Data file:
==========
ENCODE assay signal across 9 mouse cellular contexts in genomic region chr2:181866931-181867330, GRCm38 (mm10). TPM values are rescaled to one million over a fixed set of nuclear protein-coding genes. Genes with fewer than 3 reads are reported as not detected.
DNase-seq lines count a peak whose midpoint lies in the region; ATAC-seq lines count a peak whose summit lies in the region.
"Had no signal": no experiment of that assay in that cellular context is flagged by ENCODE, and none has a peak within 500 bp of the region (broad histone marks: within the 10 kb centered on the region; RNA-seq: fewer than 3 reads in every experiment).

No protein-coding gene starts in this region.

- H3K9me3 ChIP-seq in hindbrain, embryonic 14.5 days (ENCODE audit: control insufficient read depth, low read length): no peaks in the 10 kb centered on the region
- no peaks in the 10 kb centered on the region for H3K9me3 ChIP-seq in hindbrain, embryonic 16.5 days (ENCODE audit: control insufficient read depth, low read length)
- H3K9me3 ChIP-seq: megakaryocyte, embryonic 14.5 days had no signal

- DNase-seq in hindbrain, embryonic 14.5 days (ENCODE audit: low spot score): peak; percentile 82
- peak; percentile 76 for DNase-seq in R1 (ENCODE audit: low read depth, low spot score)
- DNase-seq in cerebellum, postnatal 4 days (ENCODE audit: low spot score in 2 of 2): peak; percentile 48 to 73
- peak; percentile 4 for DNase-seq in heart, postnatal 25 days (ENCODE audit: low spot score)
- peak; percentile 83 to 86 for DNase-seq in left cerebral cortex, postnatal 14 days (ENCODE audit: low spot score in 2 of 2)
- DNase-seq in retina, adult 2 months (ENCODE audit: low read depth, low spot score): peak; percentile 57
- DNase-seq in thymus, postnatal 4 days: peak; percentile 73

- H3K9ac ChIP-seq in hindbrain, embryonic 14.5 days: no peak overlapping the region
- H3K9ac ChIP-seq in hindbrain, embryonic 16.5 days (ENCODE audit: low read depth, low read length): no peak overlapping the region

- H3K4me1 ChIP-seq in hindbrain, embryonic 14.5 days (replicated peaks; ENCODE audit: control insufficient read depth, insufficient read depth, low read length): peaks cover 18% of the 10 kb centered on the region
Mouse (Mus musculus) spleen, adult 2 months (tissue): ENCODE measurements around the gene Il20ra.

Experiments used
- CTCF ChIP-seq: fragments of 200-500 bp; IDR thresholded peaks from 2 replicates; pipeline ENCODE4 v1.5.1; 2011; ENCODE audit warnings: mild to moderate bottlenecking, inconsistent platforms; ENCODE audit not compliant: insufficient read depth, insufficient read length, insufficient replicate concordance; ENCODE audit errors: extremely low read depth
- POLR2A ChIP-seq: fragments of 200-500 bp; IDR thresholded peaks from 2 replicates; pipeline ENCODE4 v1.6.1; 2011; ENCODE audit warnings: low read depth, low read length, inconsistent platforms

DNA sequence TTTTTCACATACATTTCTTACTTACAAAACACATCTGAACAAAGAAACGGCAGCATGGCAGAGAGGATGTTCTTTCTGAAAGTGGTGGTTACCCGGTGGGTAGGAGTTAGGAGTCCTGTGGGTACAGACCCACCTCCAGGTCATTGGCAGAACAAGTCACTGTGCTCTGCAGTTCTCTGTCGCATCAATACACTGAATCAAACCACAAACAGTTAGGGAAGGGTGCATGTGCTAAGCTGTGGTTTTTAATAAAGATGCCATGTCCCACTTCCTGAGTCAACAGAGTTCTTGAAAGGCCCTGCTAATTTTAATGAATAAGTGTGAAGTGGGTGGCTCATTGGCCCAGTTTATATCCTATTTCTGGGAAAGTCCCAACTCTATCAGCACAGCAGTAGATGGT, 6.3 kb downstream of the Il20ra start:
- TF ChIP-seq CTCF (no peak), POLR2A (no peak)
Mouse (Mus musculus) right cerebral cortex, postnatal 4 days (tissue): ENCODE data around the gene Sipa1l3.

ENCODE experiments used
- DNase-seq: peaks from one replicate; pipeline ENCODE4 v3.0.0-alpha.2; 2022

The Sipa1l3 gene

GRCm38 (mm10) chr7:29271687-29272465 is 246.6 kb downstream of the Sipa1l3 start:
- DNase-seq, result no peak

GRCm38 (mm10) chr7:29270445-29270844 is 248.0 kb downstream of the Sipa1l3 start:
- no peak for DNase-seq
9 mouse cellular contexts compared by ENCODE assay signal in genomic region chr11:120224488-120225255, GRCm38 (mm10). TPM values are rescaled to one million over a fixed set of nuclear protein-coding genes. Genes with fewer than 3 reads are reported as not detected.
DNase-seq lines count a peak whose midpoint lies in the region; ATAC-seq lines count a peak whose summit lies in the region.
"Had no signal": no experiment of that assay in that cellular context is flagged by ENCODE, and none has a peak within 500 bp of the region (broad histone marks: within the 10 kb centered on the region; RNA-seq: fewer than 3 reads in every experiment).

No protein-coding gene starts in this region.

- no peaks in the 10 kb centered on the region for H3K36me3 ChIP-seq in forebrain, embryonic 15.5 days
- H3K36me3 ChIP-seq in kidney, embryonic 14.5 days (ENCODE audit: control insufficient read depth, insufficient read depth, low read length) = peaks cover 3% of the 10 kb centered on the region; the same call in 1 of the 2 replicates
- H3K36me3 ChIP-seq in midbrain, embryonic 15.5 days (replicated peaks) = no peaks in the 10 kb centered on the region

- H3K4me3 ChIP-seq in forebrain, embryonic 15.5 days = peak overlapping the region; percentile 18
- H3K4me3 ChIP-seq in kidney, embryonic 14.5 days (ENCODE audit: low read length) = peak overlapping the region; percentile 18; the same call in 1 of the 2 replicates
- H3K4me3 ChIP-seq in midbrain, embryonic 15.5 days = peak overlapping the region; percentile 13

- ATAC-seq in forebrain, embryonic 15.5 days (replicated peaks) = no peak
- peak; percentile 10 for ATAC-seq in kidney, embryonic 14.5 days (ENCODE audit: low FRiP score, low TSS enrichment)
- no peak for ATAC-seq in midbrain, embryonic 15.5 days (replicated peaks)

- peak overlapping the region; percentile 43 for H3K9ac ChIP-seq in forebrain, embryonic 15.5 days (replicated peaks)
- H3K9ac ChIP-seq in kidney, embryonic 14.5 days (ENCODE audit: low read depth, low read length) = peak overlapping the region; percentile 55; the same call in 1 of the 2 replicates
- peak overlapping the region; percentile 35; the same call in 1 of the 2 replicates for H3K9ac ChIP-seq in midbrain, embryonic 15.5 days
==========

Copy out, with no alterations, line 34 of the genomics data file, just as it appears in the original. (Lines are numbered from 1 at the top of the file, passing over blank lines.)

"Had no signal": no experiment of that assay in that cellular context is flagged by ENCODE, and none has a peak within 500 bp of the region (broad histone marks: within the 10 kb centered on the region; RNA-seq: fewer than 3 reads in every experiment).